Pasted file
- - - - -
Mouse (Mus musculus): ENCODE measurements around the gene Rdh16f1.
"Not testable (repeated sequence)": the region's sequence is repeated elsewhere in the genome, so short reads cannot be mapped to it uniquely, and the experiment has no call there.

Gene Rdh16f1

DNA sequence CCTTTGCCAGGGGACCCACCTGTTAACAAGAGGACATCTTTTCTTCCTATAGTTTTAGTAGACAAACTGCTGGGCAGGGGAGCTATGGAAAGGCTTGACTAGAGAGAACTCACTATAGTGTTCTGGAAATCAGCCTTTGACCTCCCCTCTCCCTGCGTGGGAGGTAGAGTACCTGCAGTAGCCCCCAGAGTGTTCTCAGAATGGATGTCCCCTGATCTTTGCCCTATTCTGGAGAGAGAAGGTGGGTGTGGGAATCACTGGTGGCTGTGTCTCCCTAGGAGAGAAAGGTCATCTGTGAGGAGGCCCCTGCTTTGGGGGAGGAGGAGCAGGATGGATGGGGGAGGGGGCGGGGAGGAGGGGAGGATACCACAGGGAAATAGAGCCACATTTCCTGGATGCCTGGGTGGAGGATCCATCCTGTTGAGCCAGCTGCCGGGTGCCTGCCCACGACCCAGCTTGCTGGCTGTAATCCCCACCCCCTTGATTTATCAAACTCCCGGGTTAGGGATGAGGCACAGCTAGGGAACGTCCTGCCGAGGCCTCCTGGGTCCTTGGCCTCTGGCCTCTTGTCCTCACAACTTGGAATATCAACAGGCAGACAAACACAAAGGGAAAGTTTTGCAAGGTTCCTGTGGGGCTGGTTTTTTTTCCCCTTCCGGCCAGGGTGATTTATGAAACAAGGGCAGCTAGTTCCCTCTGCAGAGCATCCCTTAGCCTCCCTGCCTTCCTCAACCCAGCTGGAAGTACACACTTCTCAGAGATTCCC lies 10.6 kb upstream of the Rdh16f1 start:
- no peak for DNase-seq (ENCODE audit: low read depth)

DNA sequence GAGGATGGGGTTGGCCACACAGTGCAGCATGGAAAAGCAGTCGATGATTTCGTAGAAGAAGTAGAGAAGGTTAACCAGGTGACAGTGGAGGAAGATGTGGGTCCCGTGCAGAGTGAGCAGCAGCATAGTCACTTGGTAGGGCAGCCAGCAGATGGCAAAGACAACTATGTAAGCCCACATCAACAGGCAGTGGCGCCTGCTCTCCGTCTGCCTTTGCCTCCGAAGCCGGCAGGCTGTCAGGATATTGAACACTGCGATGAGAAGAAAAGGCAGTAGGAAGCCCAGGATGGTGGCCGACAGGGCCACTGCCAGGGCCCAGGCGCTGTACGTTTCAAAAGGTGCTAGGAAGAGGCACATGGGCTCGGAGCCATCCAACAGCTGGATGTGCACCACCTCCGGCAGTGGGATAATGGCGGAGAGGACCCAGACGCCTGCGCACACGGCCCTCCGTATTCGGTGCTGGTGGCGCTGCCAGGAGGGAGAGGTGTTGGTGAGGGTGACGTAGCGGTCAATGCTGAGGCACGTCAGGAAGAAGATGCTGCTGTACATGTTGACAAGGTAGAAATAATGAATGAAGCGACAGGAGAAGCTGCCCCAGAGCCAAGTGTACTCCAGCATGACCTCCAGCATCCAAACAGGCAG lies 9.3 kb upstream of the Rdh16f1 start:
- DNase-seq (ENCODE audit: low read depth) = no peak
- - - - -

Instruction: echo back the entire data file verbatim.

Mouse (Mus musculus): ENCODE measurements around the gene Rdh16f1.
"Not testable (repeated sequence)": the region's sequence is repeated elsewhere in the genome, so short reads cannot be mapped to it uniquely, and the experiment has no call there.

Gene Rdh16f1

DNA sequence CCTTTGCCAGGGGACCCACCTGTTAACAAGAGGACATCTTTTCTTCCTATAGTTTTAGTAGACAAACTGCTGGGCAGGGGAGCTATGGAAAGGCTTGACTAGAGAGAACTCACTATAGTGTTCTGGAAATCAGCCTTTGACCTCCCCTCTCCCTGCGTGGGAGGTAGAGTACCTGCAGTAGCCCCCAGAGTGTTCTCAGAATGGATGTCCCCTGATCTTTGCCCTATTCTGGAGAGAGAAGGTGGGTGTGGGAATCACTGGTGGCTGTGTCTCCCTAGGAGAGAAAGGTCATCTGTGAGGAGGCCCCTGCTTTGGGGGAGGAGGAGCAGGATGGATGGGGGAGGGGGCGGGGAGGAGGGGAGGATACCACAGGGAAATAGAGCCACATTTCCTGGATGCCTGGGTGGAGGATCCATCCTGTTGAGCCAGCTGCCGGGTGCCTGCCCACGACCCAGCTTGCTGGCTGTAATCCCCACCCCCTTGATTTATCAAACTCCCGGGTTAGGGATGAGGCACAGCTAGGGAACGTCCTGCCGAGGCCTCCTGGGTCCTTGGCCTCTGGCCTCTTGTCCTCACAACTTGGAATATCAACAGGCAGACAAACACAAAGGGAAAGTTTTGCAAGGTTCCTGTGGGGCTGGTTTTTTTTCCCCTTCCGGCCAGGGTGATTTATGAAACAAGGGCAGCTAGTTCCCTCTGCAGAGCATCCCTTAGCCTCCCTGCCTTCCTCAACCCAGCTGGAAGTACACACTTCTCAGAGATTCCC lies 10.6 kb upstream of the Rdh16f1 start:
- no peak for DNase-seq (ENCODE audit: low read depth)

DNA sequence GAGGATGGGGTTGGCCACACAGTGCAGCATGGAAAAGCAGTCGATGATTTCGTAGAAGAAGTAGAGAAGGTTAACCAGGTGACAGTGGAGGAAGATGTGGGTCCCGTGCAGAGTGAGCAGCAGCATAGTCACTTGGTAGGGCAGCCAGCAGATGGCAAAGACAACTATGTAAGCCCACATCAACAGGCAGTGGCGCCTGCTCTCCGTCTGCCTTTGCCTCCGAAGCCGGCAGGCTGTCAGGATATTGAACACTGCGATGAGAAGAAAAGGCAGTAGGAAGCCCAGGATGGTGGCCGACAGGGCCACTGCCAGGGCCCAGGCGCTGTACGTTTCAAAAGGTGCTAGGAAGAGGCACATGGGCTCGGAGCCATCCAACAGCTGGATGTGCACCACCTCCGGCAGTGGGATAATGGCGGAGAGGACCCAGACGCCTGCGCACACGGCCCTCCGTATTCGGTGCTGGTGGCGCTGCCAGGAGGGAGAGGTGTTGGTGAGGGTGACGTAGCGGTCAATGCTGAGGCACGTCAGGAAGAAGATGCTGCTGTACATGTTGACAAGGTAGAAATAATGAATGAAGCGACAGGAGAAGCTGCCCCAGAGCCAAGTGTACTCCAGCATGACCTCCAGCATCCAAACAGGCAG lies 9.3 kb upstream of the Rdh16f1 start:
- DNase-seq (ENCODE audit: low read depth) = no peak